Power grid to link four GCC states


Minister of Water and Electricity Abdullah Al-Hussayen said the project aimed at ensuring an adequate supply of electricity in the GCC countries would be completed by the end of 2009. He said the project’s cost could be recovered by 2011.

The GCC Interconnection Authority (GCCIA), which supervises the project, signed 13 contracts with six companies in October 2005 at a cost of $ 1.079 billion for the implementation of Phase 1.

Saleh Alawaji, chairman of GCCIA and Saudi deputy minister for electricity affairs, said the project which is to reduce the cost of power generation in member countries would be carried out in three phases.

Phase 1 includes a double-circuit 400 kV, 50Hz line from Al-Zour in Kuwait to Ghunan in Saudi Arabia with an intermediate connection at Fadhili in the Kingdom and associated substations and a back-to-back HVDC interconnection to the 380 kV, 60Hz system at Fadhili. A double circuit 400 kV comprises overhead lines and a submarine link from Ghunan to Al-Jasra in Bahrain and associated substations.

Saudi Arabia has offered to meet 40 percent of the cost of the first phase while Kuwait will provide 36.5 percent, Qatar 13.5 percent and Bahrain 10 percent.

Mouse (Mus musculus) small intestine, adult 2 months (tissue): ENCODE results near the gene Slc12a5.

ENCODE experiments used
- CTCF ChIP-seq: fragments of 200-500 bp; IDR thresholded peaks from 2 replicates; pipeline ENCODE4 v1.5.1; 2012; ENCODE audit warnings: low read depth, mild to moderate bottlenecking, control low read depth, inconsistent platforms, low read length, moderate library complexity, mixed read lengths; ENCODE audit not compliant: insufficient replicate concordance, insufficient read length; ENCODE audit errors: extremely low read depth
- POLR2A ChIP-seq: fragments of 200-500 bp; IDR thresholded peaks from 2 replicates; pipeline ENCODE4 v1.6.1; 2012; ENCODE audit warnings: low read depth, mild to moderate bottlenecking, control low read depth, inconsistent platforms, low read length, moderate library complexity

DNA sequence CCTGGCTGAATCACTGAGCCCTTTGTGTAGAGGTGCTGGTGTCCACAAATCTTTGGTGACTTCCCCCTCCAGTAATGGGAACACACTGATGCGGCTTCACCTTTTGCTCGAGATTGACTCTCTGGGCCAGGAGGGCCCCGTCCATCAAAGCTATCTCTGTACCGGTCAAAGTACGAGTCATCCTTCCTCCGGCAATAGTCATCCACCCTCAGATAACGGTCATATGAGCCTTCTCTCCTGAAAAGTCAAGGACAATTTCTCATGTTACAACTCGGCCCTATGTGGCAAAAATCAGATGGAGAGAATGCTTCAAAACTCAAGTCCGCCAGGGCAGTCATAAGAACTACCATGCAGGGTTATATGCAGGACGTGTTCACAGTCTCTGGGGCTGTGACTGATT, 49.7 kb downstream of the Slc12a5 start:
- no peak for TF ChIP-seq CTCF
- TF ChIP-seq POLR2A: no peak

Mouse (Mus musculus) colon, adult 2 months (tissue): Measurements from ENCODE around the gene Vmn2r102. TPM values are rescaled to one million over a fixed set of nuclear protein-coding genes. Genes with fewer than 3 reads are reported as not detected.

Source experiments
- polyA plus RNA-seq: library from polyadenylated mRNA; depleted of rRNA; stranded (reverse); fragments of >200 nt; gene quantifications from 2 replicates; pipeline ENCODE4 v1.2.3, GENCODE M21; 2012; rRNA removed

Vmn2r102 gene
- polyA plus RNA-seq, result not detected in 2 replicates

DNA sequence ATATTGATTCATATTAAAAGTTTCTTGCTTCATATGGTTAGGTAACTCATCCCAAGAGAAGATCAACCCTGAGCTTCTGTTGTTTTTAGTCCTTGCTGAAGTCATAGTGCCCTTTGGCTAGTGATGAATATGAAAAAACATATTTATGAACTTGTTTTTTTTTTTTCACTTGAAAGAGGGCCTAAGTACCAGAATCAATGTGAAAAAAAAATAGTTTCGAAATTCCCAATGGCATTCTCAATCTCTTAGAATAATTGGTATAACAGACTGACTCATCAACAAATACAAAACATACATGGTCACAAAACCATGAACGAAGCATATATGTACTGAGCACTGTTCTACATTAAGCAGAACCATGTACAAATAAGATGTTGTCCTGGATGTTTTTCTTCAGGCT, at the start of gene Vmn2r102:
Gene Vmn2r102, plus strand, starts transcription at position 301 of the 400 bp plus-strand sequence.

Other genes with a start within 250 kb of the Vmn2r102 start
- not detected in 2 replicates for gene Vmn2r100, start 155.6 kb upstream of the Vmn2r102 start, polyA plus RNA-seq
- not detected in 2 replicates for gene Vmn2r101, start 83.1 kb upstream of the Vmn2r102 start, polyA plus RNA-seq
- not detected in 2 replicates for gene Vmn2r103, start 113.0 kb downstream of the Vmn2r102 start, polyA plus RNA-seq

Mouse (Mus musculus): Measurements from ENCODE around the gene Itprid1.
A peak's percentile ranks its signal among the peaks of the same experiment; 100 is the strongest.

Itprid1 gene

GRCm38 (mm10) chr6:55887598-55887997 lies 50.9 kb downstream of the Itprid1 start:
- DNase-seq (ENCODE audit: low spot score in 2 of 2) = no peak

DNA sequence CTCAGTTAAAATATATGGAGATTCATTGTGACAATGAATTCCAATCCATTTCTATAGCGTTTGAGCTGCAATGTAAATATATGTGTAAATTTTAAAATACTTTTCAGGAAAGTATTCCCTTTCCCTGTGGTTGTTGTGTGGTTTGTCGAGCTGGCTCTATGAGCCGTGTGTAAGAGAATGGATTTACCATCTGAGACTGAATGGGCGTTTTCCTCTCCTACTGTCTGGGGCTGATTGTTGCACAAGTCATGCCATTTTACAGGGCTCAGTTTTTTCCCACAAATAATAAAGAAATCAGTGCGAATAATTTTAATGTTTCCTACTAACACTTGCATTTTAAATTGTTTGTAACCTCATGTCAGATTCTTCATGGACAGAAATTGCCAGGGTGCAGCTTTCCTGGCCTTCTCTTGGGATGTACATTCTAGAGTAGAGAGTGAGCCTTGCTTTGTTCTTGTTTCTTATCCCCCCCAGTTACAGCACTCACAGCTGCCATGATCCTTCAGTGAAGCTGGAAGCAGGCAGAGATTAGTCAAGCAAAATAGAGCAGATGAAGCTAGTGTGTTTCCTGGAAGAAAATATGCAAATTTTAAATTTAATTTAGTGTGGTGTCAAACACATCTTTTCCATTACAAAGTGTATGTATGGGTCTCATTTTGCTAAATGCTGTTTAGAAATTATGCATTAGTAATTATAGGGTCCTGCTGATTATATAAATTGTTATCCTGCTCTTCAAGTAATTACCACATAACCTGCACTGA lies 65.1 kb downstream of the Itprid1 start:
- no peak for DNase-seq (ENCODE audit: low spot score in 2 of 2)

The second phase of the project will link the United Arab Emirates and Oman. The resulting two mega-grids will be joined in the final phase.

Phase 3 includes: A double circuit 400 kV line from Salwa to Shuwaihat in the UAE and associated substations; a double circuit 220 kV from Al-Ouhah in the UAE to Al-Waseet in Oman and associated substations; a single circuit 220 kV line from Al-Ouhah to Al-Waseet and associated substations.

Speaking of the economic viability of the project, Alawaji said the benefit to cost ratio for Phase-1 is 1:5 and that the payback period for the investment is less than four years.

Upon completion of Phase I and the reduction of generation capacity, the total cost savings rate of return after four years of operations would be $ 2.5 billion. The total cost saving rate of return after three years of operations is projected at $ 3.35 billion. The GCC countries gave the go-ahead for the power grid project in late 2004 after the project was declared technically feasible.


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